My family home has an obscene number of refrigerator magnets. Our fridge is plastered with souvenirs from all around the world. Our freezer, however, is almost bare. It’s below the fridge, and reserved for things our household wishes to have nothing to do with. There are only three magnets there: John McCain for President, Florida, and the Pro Football Hall of Fame.
My mom grew up in Oakland, and spent much of the ‘70s cheering for Kenny Stabler. The likable quarterback from Alabama made four Pro Bowls, had a career-high passer rating of 103.4 in 1976, and won a Super Bowl ring. He cameoed on SNL, had his own soft drink, and even inspired a pro wrestler’s nickname. But “The Snake,” despite his popularity, is not in the Hall of Fame. He was beloved during his career, but his numbers were less than stellar. With more INTs than touchdowns, Stabler managed mediocre production that overshadowed his popular appeal, and voters did not send him to Canton the three times he appeared on the ballot.
My mom’s not alone in thinking that Stabler should be in the Hall of Fame. There’s a small Facebook group, which is notable because a) somehow, I am one of the administrators, and b) it counts among its 28 members one of Stabler’s daughters, Kendra. Many Alabama fans and Oakland fans remember his career fondly, even though he put them through a few rough years. He’s the only quarterback on an all-Decade team who is eligible for the Hall, but does not have a bust there.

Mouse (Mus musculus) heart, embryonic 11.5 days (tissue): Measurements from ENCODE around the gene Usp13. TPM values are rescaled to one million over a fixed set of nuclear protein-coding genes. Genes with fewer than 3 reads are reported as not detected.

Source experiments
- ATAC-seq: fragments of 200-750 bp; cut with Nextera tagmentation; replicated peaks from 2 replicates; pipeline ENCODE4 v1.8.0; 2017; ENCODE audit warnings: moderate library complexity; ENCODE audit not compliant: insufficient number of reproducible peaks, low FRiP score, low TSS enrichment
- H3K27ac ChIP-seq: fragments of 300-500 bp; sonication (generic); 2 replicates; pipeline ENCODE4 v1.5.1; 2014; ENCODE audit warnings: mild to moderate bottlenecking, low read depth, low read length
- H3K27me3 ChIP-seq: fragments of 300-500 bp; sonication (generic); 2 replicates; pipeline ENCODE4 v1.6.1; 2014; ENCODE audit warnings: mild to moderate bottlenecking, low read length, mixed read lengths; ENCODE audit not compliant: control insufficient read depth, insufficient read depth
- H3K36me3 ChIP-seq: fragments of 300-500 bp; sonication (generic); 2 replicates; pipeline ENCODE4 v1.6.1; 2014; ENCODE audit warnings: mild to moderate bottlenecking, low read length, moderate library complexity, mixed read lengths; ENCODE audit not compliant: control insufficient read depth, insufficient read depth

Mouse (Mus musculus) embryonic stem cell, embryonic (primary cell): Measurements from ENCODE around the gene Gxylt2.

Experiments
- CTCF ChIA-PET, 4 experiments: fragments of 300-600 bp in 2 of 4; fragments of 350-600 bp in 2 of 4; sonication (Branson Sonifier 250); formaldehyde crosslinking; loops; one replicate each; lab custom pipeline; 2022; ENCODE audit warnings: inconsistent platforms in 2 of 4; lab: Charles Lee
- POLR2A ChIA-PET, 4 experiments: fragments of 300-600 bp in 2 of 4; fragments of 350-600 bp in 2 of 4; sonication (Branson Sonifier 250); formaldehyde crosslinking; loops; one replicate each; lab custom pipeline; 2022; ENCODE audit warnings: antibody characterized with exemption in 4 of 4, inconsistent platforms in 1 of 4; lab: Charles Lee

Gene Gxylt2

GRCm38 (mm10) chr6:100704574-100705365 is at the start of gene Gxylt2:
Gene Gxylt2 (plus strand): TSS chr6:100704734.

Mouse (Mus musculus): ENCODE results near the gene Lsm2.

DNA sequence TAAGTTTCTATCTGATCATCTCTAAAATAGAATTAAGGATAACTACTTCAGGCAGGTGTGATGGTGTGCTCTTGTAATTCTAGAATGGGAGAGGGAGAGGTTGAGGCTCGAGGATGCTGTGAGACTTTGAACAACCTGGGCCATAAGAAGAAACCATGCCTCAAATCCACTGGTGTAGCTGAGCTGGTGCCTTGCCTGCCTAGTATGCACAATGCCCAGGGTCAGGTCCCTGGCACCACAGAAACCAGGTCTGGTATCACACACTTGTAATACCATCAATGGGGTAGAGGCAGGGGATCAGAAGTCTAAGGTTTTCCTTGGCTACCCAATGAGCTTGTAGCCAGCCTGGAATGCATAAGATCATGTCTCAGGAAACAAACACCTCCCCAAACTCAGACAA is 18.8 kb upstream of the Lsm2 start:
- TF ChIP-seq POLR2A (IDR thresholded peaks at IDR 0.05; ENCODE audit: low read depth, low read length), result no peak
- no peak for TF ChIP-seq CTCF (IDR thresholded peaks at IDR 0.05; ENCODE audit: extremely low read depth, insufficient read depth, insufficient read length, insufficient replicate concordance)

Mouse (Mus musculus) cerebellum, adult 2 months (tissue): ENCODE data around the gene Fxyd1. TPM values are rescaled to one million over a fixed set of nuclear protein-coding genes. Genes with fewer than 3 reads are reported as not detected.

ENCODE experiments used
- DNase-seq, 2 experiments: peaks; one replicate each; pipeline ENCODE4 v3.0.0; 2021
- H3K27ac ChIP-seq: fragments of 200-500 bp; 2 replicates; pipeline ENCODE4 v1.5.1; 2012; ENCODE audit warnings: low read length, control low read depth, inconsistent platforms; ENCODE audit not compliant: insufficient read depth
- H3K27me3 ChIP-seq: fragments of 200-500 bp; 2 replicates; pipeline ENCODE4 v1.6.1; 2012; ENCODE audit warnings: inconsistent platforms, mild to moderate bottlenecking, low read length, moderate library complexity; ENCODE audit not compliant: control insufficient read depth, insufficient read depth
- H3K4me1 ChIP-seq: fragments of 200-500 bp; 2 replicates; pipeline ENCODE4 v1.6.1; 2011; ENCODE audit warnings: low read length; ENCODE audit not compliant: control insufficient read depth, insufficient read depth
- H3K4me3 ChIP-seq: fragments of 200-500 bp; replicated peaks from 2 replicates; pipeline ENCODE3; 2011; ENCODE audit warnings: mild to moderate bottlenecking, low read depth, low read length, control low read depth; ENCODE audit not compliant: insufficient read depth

I’d mostly forgotten about Kenny Stabler, a player I was too young to watch, and for whom I did not share my mother’s passion (despite my Facebook admin status). But this recent round of voting inspired me to think more critically about the Hall of Fame.
It was announced on Saturday that Jerome “The Bus” Bettis would be enshrined in August, but many observers thought he would fall short of induction. Bettis’ numbers are better than Stabler’s (insofar as they are comparable), but it was a shock to me that his Hall of Fame bona fides were in doubt. Without pulling up numbers, it just felt like he should be there. Between the commercials, his bubbly personality, and his big plays in big moments, there was no doubt in my mind that he deserved to get in. I watched Steelers games just to watch The Bus do his thing. Which made me realize the real issue: the Hall of Fame is more of a Hall of Numbers.
There are all sorts of players with slightly above-average careers but with major impacts on the culture of the sport that don’t get their due. Statistics are great, but they rarely tell the whole story about what gives someone fame. Eli Manning is probably one of the most recognizable faces and names in sports, and he has two Super Bowl rings, yet people are debating whether or not he’ll be in the Hall. While that may feel right to most purists, casual sports fans know that he’s as deserving as some of the other lesser-known players who have made it in.
Now, I’m not saying we should throw numbers out. If we did that, we’d have to seriously consider Tim Tebow’s candidacy. We’d also leave out great non-skill players in small-market cities; when you think of the NFL’s most famous players, names like Chiefs guard Will Shields don’t immediately pop into your head.
I understand it would be hard (and probably illegal) to launch a Kickstarter in support of a “Pro Football Hall of Cultural Relevance” for the Kenny Stablers and Eli Mannings and Shaun Alexanders of the world. I also understand that the Pro Football Hall of Fame (and the Baseball Hall of Fame, for that matter) are set in their ways, and they’ll never think about their selection processes much differently than they have historically. But until Kenny Stabler and others like him are enshrined, the Pro Football Hall of Fame will be on metaphorical freezers in the minds of fans across America.